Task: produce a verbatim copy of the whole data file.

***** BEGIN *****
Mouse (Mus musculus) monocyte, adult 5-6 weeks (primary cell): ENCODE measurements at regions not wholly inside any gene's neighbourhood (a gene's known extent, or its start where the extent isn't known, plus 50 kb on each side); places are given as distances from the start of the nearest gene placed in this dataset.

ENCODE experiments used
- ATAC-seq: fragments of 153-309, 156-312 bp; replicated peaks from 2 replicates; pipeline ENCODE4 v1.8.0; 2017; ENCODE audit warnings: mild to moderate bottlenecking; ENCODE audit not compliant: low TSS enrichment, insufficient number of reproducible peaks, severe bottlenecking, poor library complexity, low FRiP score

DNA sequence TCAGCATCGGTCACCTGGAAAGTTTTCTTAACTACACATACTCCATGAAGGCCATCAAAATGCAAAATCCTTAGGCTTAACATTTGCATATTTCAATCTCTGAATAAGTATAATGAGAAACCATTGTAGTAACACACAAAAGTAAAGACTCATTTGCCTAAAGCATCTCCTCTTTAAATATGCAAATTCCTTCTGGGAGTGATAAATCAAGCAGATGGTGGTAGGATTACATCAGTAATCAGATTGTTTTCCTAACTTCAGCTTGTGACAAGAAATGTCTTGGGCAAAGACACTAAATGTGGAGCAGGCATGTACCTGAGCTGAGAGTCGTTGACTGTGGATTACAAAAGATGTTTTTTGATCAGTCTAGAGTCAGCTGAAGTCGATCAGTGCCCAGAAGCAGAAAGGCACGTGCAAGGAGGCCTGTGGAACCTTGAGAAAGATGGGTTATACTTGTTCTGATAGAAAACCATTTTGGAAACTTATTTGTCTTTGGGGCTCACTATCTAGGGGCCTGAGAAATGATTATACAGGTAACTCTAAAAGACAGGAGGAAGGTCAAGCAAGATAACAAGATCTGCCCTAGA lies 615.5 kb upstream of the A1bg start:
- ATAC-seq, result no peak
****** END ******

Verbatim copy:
Mouse (Mus musculus) monocyte, adult 5-6 weeks (primary cell): ENCODE measurements at regions not wholly inside any gene's neighbourhood (a gene's known extent, or its start where the extent isn't known, plus 50 kb on each side); places are given as distances from the start of the nearest gene placed in this dataset.

ENCODE experiments used
- ATAC-seq: fragments of 153-309, 156-312 bp; replicated peaks from 2 replicates; pipeline ENCODE4 v1.8.0; 2017; ENCODE audit warnings: mild to moderate bottlenecking; ENCODE audit not compliant: low TSS enrichment, insufficient number of reproducible peaks, severe bottlenecking, poor library complexity, low FRiP score

DNA sequence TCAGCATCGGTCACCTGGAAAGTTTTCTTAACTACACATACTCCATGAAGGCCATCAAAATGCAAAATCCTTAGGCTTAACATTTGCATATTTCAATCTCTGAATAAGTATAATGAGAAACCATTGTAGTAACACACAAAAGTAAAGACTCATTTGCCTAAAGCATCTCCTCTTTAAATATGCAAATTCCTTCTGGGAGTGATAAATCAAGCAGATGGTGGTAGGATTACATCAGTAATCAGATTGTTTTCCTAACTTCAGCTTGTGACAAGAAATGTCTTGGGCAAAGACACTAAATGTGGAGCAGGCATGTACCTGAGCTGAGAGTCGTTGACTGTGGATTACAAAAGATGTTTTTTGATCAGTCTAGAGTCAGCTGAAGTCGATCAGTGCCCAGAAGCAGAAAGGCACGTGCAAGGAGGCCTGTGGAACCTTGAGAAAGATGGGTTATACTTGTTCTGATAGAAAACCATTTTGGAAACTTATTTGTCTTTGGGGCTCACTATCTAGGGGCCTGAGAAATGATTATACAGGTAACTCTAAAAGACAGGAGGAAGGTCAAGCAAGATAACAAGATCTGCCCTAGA lies 615.5 kb upstream of the A1bg start:
- ATAC-seq, result no peak